One might think of roller coasters as uniquely American, but they are actually a Russian invention dating back to the early 1800s, when wooden tracks would send sleds down ice hills during harsh winters. Today, coasters are thrilling riders around the world, inducing vomiting from Indiana to Istanbul. With the help of BestRollerCoasterPoll.com, which rates coasters every year, here are 10 of the world’s best.
Santa Claus, Indiana
Wooden coasters, with their creaks and sways, are just meaner than the sleek rides provided by steel coasters, and The Voyage is the best wooden coaster of them all. With three drops of over 100 feet, the Voyage goes underground eight times and is among the world’s tallest and longest wooden coasters.
Superman: The Ride of Steel
Six Flags New England
You will believe you can fly. Named the world’s best steel coaster three years in a row, The Ride of Steel hits speeds of 77 mphand has a drop of 221 feet.
A four-time winner of best coaster in the world, GeForce weaves in, around and under a number of huge trees. Turns produce 4.5 Gs of force and moments of weightlessness. Holiday Park is located just off the Autobahn.
Like the Trojan horse, Troy is made completely of wood. With speeds exceeding 75 mph to compliment huge drops, it provides a multitude of thrills.
Balder was once named the most thrilling wood coaster in the world, and with a big drop at 70 degrees, it’s easy to see why. It’s a pretty gutsy ride for a park whose mascot is a green rabbit.
A new coaster for a new millennium, MF opened in 2000 and does not disappoint. With a top speed of 93 mph and a 300 â€” you read that right â€” foot drop, this coaster is only for the bravest riders.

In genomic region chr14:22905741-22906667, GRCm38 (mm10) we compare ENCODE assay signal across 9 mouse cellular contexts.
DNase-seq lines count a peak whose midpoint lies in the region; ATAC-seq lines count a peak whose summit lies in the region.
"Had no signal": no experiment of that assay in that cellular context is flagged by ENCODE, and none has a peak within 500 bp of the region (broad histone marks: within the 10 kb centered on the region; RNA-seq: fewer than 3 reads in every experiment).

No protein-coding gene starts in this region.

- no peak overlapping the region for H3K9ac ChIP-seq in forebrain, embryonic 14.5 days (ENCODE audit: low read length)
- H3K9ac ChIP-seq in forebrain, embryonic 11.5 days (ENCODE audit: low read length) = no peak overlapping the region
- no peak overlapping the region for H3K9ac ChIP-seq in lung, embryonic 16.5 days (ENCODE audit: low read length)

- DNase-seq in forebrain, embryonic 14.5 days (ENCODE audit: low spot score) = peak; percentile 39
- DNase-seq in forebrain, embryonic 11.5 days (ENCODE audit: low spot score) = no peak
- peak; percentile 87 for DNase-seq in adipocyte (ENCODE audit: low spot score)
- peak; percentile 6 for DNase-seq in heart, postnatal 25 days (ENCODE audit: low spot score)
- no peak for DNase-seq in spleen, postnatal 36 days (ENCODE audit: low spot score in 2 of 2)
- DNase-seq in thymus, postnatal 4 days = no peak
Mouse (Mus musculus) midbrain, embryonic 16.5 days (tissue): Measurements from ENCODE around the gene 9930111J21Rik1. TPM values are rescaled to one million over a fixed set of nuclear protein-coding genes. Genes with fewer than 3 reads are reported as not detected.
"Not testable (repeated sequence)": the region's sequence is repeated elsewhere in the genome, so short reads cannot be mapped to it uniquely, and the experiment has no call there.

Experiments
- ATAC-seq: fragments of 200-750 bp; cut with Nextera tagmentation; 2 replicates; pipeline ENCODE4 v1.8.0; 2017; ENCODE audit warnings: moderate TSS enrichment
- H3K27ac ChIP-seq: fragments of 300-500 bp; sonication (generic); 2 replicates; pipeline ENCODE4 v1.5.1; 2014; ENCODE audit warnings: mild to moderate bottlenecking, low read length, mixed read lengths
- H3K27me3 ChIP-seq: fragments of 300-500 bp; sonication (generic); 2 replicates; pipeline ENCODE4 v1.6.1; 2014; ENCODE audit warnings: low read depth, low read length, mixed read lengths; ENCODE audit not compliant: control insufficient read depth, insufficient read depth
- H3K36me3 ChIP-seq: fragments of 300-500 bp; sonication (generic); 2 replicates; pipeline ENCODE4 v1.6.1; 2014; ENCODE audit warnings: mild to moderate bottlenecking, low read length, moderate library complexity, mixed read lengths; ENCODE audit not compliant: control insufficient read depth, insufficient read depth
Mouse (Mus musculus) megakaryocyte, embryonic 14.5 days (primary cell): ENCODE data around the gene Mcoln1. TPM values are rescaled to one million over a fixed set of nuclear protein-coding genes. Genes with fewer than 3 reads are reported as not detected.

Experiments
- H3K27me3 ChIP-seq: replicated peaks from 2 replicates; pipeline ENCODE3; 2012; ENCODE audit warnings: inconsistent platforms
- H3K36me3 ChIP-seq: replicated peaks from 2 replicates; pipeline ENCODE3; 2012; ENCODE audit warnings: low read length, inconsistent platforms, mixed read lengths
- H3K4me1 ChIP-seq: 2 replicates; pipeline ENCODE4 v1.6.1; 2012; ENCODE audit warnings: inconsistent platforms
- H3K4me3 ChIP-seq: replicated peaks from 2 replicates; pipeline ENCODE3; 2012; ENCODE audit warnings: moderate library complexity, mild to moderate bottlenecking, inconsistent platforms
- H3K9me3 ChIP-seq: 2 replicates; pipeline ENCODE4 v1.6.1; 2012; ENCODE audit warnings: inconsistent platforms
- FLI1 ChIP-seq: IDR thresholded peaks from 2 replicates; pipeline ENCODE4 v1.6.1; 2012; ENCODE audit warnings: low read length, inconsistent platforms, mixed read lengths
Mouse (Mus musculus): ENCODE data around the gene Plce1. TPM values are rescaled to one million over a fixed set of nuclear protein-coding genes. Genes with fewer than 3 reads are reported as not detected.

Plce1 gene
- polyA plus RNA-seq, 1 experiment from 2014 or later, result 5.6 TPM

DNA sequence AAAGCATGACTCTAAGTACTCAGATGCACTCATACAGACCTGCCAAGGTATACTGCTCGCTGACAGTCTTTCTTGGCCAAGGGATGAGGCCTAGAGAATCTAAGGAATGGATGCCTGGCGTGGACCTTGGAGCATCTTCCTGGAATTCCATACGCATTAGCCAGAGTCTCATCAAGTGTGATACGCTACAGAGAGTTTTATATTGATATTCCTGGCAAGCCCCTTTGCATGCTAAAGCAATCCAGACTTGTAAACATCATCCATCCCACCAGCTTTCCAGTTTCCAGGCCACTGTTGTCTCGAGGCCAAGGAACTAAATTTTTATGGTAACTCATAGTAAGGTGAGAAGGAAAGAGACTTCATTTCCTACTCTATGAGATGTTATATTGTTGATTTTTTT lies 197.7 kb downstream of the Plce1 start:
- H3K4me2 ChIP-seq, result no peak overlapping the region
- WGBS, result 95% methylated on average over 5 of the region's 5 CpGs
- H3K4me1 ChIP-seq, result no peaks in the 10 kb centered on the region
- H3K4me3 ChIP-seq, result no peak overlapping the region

Six Flags Great Adventure
Jackson, New Jersey
This wicked ride has the world’s steepest drop for a wood coaster at 76 degrees. Combine that with a 19-story drop, and you just may want to bring an extra pair of drawers for the scariest two minutes of your life.
Fujiyoshida, Yamanashi, Japan
The second fourth-dimension roller coaster built taller, faster and longer than the first in California, Eejanaika will spin you in your seat, 360 degrees forward and backward while you soar through three track inversions. The name of the ride says it all: Eejanaika can be translated into “Hey, what the hell!”
Pigeon Forge, Tennessee
OK, the Dolly Parton-roller coaster jokes are too easy, but the Thunderhead is all kinds of serious. Winding through the Tennessee forest and between two mountains, it’s a fast and thrilling ride that has held up over time.
Another one of those evil inverted coasters, compliments of the Brits. Set in a rocky trench, it features an alien theme as it flies you past bloody waterfalls, a really nice touch. Atmosphere really makes this ride work.
Whether your tastes run towards steel or wood coasters, or if you need speed or big drops, there are plenty of coasters around the world that will thrill and scare you. Even as new coasters employ the newest technology to entertain, a number of the “old timers” in amusement parks worldwide still deliver classic rides.
Submitted By: Victor Medina